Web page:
Conservative sworn in to replace Boehner
© Greg Nash

Businessman Warren Davidson is now officially a member of the House, filling the vacancy left by former Speaker John BoehnerJohn Andrew BoehnerLobbyists race to cash in on cannabis boom Rising star Ratcliffe faces battle to become Trump's intel chief This little engine delivers results for DC children MORE (R-Ohio).

Davidson took the oath of office on the floor Thursday afternoon, two days after winning the special election for the western Ohio House seat. The seat has been vacant since BoehnerJohn Andrew BoehnerLobbyists race to cash in on cannabis boom Rising star Ratcliffe faces battle to become Trump's intel chief This little engine delivers results for DC children MORE retired from Congress at the end of October.

Davidson may also soon become a member of the far-right House Freedom Caucus; the group’s chairman, fellow Ohio Republican Rep. Jim Jordan, endorsed him during the crowded 15-way primary. The group of conservatives led the push to oust Boehner out of the Speaker's office last fall, which resulted in Wisconsin Republican Paul RyanPaul Davis RyanEmbattled Juul seeks allies in Washington Ex-Parkland students criticize Kellyanne Conway Latina leaders: 'It's a women's world more than anything' MORE ascending to the top House GOP leadership post.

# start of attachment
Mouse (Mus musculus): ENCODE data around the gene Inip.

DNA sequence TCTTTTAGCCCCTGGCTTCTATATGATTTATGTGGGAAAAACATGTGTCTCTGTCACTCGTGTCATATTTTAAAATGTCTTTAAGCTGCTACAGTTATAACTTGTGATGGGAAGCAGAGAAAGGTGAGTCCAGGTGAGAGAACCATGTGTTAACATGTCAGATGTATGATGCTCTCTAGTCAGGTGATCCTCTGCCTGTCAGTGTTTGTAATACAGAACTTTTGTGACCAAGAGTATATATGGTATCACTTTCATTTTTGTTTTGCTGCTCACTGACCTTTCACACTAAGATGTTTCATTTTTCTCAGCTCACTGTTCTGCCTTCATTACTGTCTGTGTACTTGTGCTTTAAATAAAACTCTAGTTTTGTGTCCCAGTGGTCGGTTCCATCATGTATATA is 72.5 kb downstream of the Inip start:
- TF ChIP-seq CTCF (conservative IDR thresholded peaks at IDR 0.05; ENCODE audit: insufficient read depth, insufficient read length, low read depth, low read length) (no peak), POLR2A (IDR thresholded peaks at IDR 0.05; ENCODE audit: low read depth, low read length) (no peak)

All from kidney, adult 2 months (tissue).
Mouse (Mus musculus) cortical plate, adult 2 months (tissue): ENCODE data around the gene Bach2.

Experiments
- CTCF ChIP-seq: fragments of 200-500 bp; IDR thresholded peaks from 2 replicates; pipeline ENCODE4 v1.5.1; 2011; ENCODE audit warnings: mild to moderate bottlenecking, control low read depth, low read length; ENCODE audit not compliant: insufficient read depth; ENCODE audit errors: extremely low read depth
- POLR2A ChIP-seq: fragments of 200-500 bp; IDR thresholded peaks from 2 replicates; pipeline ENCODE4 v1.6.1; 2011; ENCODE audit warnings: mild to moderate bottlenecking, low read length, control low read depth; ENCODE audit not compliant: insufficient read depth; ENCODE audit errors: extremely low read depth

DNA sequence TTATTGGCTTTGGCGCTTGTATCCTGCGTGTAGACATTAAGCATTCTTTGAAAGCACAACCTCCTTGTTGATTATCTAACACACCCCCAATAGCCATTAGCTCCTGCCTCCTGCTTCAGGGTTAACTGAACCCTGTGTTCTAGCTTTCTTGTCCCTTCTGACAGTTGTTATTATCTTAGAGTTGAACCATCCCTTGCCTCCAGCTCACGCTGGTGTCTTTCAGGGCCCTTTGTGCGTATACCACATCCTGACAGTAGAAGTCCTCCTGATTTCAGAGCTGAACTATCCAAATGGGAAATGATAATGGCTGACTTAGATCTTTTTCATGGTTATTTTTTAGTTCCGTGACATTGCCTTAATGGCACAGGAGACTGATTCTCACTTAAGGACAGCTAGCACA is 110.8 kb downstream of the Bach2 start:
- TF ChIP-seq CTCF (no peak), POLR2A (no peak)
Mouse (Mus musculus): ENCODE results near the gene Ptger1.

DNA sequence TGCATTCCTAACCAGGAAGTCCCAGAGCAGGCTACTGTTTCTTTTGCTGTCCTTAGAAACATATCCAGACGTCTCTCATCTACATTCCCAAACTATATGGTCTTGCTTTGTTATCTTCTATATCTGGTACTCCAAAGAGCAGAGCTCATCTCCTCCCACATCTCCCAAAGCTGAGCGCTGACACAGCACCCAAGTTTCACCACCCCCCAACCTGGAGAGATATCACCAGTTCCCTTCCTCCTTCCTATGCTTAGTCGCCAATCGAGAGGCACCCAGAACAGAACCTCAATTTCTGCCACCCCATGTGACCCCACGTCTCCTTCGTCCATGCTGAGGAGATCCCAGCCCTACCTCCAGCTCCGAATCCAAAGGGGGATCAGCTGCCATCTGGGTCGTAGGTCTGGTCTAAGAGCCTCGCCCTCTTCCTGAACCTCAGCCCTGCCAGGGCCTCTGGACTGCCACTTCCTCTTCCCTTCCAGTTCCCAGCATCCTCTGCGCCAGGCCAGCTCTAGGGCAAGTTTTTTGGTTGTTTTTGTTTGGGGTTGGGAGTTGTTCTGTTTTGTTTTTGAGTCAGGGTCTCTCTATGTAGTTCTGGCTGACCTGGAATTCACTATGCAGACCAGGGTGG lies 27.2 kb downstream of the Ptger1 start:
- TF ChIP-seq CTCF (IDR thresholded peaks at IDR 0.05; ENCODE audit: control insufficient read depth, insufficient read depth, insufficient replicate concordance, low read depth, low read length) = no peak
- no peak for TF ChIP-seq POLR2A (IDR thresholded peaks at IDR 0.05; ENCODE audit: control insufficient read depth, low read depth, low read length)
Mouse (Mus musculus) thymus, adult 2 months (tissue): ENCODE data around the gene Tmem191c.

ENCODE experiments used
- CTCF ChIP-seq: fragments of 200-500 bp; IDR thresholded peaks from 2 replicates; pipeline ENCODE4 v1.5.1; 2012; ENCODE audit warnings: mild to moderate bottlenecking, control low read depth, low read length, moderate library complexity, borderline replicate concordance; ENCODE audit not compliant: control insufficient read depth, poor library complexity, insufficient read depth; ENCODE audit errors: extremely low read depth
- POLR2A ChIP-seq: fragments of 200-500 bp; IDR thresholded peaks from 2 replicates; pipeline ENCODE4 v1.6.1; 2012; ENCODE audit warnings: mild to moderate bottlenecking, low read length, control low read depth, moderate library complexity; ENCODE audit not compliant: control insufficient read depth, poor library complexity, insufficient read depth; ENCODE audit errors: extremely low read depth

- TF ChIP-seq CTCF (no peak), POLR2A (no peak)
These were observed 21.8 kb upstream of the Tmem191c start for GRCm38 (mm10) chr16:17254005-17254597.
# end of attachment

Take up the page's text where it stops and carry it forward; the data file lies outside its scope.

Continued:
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Former House Majority Leader Eric CantorEric Ivan CantorEmbattled Juul seeks allies in Washington GOP faces tough battle to become 'party of health care' 737 crisis tests Boeing's clout in Washington MORE (R-Va.) similarly had a successor for the seat he once represented become a part of the Freedom Caucus.

In a brief House floor speech after being sworn in to office, Davidson described how Boehner's sudden departure led to entering a race he wouldn't have otherwise expected.

“I understand that not a ton of you guys wanted the Speaker’s job, and you got drafted,” Davidson joked as he turned to directly address Ryan, who was presiding over House proceedings.

Davidson will serve out the rest of Boehner's term, which runs through the end of this year. He will be on the ballot again in the November general election to serve in the next session of Congress, beginning in January 2017.

The House now stands at a full 435 members, with 247 Republicans and 188 Democrats.